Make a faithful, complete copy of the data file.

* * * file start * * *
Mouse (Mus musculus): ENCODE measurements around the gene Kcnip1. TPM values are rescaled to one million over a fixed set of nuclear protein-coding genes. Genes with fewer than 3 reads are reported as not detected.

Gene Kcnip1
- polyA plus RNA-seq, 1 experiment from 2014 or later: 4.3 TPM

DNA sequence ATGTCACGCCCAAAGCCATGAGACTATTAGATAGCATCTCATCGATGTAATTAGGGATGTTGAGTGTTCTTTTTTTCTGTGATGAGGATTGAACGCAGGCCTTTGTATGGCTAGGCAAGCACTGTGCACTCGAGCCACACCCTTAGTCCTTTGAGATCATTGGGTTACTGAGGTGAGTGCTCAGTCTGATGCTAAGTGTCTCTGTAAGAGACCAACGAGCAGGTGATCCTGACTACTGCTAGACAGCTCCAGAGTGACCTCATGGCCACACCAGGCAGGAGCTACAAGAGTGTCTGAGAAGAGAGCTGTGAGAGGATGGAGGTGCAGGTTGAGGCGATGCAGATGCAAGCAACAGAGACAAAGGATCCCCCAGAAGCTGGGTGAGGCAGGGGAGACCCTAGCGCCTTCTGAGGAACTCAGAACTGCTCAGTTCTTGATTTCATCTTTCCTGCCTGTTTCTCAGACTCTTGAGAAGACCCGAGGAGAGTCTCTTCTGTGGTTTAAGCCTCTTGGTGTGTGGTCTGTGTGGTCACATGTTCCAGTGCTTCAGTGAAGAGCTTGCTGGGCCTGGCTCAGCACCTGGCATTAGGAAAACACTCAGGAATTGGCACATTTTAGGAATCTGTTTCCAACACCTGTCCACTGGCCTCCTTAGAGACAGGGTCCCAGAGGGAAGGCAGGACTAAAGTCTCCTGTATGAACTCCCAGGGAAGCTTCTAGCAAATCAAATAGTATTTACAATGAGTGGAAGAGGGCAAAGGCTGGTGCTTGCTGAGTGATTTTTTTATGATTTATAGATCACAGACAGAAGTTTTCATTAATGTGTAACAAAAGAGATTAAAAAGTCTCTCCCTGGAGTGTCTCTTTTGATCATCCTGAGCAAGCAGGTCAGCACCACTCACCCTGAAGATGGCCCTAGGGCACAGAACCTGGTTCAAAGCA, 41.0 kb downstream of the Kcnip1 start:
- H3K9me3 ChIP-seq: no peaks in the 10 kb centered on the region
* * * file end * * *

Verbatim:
Mouse (Mus musculus): ENCODE measurements around the gene Kcnip1. TPM values are rescaled to one million over a fixed set of nuclear protein-coding genes. Genes with fewer than 3 reads are reported as not detected.

Gene Kcnip1
- polyA plus RNA-seq, 1 experiment from 2014 or later: 4.3 TPM

DNA sequence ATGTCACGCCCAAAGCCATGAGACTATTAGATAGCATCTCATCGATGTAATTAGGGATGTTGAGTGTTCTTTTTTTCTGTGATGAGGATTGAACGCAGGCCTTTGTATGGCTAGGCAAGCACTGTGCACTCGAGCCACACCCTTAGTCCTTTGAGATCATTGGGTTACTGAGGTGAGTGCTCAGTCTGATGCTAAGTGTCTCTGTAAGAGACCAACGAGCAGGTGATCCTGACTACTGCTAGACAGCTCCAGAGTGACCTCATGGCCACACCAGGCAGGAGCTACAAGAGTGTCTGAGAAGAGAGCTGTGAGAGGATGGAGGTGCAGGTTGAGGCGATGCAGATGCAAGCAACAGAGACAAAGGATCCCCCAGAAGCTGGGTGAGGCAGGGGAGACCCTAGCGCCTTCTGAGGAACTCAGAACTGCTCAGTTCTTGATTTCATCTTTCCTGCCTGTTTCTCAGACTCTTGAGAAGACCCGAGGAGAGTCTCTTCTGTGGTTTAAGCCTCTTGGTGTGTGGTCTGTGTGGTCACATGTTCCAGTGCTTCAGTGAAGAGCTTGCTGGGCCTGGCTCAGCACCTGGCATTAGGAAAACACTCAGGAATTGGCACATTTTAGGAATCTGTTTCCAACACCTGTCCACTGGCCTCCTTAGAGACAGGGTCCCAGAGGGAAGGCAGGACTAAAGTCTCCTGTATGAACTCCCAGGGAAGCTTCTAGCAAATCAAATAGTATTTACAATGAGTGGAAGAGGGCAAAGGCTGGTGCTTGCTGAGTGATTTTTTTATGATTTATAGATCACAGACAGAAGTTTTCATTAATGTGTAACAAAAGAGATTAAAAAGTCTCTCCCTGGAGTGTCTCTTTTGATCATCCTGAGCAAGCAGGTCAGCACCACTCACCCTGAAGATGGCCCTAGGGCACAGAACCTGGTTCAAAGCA, 41.0 kb downstream of the Kcnip1 start:
- H3K9me3 ChIP-seq: no peaks in the 10 kb centered on the region